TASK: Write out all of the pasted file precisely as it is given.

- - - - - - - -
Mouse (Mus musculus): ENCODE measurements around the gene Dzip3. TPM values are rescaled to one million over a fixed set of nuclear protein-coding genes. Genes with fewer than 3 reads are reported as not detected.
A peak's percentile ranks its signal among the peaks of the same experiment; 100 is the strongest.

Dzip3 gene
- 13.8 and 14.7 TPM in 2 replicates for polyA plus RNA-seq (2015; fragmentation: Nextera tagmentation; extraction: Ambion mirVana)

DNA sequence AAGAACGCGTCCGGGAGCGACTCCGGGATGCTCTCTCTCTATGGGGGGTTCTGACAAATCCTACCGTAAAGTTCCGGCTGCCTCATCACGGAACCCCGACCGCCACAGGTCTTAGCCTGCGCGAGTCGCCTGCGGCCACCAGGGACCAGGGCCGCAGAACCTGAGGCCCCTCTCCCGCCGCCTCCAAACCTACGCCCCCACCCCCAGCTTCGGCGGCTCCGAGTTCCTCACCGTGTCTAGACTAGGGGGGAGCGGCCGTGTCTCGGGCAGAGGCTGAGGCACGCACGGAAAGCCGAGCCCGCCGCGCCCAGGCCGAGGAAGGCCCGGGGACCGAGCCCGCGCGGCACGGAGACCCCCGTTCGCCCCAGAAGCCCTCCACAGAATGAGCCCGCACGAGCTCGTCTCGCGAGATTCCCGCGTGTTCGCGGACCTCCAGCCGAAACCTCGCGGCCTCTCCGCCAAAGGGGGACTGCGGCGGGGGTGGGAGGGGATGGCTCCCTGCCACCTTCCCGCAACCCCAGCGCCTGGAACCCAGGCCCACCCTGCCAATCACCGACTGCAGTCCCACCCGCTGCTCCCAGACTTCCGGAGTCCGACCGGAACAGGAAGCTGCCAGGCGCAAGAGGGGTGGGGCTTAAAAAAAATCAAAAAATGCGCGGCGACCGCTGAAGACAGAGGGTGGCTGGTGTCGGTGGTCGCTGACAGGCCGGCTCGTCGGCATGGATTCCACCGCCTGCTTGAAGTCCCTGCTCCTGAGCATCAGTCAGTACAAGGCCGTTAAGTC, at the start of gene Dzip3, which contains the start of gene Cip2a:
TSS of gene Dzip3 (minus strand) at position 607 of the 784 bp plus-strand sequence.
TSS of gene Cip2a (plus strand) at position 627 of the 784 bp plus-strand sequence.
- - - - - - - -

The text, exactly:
Mouse (Mus musculus): ENCODE measurements around the gene Dzip3. TPM values are rescaled to one million over a fixed set of nuclear protein-coding genes. Genes with fewer than 3 reads are reported as not detected.
A peak's percentile ranks its signal among the peaks of the same experiment; 100 is the strongest.

Dzip3 gene
- 13.8 and 14.7 TPM in 2 replicates for polyA plus RNA-seq (2015; fragmentation: Nextera tagmentation; extraction: Ambion mirVana)

DNA sequence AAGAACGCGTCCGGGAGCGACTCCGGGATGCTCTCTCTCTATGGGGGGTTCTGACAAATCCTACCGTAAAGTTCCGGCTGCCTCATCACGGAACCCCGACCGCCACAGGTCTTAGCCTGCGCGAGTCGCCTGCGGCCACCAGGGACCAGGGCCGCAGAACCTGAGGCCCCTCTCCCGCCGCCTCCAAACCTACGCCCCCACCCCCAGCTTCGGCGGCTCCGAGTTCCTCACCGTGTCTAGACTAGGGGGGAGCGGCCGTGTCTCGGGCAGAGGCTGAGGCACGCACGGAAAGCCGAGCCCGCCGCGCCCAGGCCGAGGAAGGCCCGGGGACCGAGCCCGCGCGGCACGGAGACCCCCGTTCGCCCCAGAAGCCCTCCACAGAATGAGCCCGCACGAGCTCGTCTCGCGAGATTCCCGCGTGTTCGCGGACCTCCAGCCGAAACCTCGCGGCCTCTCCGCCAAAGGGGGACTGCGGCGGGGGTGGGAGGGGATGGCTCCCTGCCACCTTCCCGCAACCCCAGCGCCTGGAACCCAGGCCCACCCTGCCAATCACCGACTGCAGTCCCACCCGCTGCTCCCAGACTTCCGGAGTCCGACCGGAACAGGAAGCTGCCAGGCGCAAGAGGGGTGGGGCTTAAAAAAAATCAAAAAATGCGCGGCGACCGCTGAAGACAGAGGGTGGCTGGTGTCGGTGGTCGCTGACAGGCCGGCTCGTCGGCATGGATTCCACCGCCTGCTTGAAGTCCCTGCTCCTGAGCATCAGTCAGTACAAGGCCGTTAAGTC, at the start of gene Dzip3, which contains the start of gene Cip2a:
TSS of gene Dzip3 (minus strand) at position 607 of the 784 bp plus-strand sequence.
TSS of gene Cip2a (plus strand) at position 627 of the 784 bp plus-strand sequence.